Following is the conclusion section of my dissertation. The dissertation itself is currently in preparation for publication.
The present study found some meaningful relationships between meditation variables, stress reactivity, and health variables. Stress reactivity was strongly negatively correlated with several physical and mental health variables. Stress reactivity was also shown to be more strongly associated with recent meditation and health variables than were total stress or number of stressors. Overall, the present study found that stress reactivity is a meaningful variable in ongoing efforts to understand the meditation’s mechanisms of action.
Recent meditation appeared to be more important to stress reactivity than was lifetime meditation experience. Additionally, recent meditation was significantly associated with vitality and mental health, whereas lifetime meditation experience was not; implications of this for MBSR research include the importance of continued mindfulness meditation practice to maintaining positive health outcomes. The notion of trying to effect change in perceived stress by altering meditation habits was bolstered by the path analysis results. It is recommended that future research explore ways to effect patients’ continued regular meditation practice after completion of MBSR.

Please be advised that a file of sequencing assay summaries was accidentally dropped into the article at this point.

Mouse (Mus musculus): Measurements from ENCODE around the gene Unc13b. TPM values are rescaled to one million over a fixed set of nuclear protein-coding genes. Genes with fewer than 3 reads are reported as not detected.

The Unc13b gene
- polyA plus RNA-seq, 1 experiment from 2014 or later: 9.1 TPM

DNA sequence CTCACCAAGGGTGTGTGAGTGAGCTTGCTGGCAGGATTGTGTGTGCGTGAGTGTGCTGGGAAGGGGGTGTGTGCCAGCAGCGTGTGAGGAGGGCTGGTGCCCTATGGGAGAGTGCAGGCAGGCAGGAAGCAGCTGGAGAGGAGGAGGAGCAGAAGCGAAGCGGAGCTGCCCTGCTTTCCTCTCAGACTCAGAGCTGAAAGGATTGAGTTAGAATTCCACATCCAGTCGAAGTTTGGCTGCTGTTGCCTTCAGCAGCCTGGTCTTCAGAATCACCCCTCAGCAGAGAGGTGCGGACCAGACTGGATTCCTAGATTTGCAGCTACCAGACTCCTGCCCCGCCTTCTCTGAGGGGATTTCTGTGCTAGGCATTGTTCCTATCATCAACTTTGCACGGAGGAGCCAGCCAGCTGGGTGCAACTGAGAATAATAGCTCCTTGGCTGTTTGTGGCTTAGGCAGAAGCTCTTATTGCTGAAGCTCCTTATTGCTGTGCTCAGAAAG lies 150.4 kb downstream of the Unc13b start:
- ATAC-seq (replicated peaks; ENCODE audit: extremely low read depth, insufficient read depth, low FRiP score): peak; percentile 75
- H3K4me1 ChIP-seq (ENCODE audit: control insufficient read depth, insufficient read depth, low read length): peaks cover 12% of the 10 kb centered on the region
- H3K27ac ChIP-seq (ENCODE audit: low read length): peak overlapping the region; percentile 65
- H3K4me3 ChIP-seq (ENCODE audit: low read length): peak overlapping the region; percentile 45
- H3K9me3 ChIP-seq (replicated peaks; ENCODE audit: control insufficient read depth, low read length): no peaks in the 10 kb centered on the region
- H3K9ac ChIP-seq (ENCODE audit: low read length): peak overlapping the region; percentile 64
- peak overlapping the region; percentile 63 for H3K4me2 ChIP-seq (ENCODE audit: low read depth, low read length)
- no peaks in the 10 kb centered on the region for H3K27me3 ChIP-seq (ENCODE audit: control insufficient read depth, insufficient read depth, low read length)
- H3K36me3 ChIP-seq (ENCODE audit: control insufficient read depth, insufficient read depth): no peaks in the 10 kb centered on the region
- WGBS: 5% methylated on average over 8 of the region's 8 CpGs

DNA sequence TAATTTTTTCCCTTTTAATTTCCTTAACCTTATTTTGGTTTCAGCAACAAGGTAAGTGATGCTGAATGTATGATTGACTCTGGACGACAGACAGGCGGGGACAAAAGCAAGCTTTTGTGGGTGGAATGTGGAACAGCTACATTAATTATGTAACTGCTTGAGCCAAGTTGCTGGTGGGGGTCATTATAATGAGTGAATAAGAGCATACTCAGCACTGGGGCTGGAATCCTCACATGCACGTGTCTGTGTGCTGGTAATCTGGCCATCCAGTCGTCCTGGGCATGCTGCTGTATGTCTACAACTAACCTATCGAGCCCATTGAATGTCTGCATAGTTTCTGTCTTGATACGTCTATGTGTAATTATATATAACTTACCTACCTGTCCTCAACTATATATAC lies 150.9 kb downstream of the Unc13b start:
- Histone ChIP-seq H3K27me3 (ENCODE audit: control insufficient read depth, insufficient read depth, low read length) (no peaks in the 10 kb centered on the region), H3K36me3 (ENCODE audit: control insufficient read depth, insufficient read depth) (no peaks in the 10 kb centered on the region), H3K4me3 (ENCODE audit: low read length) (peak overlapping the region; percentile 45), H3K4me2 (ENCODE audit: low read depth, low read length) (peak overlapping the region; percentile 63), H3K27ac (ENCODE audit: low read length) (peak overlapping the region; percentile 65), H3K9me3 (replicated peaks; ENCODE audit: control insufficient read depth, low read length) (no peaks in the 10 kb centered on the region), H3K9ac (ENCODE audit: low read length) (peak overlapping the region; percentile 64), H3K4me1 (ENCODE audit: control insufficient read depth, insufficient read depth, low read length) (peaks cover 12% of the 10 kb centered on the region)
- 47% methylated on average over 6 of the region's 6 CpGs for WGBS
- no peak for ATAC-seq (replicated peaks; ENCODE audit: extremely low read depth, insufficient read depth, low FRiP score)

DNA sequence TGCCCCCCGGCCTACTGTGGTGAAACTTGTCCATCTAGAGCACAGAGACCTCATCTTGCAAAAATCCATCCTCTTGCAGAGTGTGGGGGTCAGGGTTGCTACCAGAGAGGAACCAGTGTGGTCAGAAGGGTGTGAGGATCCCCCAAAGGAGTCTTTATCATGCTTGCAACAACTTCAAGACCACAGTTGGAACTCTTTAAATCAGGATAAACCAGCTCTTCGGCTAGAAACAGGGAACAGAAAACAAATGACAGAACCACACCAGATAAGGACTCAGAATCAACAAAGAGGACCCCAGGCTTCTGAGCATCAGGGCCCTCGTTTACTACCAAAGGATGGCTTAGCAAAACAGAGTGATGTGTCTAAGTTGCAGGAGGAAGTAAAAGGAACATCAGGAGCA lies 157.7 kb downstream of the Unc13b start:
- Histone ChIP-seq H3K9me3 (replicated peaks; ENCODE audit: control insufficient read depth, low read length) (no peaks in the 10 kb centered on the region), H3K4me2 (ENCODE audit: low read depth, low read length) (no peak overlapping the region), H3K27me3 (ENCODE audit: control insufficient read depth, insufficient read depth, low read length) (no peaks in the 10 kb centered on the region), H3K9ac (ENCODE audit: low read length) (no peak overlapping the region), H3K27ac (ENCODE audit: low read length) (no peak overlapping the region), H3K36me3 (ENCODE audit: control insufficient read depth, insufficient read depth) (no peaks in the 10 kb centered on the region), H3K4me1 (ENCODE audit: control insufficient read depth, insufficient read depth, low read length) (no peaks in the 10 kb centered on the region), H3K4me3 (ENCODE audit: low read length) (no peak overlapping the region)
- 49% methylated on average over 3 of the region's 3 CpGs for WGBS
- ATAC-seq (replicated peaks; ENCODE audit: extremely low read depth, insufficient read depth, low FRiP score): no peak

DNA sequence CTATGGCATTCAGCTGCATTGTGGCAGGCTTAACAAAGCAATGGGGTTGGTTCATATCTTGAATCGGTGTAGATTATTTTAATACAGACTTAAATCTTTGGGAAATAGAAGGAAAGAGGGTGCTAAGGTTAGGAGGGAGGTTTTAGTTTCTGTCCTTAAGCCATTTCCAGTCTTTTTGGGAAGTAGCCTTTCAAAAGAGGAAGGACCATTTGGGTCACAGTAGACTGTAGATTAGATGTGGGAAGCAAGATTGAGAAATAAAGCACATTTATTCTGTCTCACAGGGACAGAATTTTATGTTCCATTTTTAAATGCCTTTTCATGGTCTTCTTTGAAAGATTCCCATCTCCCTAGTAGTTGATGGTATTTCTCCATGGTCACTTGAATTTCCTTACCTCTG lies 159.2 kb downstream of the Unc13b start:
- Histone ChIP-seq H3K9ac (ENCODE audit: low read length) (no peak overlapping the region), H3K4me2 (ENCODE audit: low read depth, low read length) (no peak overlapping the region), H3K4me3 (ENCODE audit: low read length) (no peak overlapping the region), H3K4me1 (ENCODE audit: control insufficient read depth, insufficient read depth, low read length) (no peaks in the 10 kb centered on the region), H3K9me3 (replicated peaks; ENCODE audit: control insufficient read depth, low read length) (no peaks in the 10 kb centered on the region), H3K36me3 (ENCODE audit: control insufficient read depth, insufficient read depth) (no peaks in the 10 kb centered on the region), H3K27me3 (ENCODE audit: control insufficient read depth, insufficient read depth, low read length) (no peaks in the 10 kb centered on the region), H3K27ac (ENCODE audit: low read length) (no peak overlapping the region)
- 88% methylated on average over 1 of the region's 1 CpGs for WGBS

This study has been a first step in investigating questions involving stress reactivity and meditation. A clear next step involves testing some of the relationships found in the present study in a clinical study of a meditation-based clinical intervention. Such research could eliminate remaining questions from the present study due to the sample’s limited range of the education level and baseline health status variables. Further research could also investigate the possible mediating role of stress reactivity in the relationship between completion of a meditation-based treatment and healthful outcome. Additionally, future research on stress reactivity could investigate the role of neuroticism or other relevant personality variables.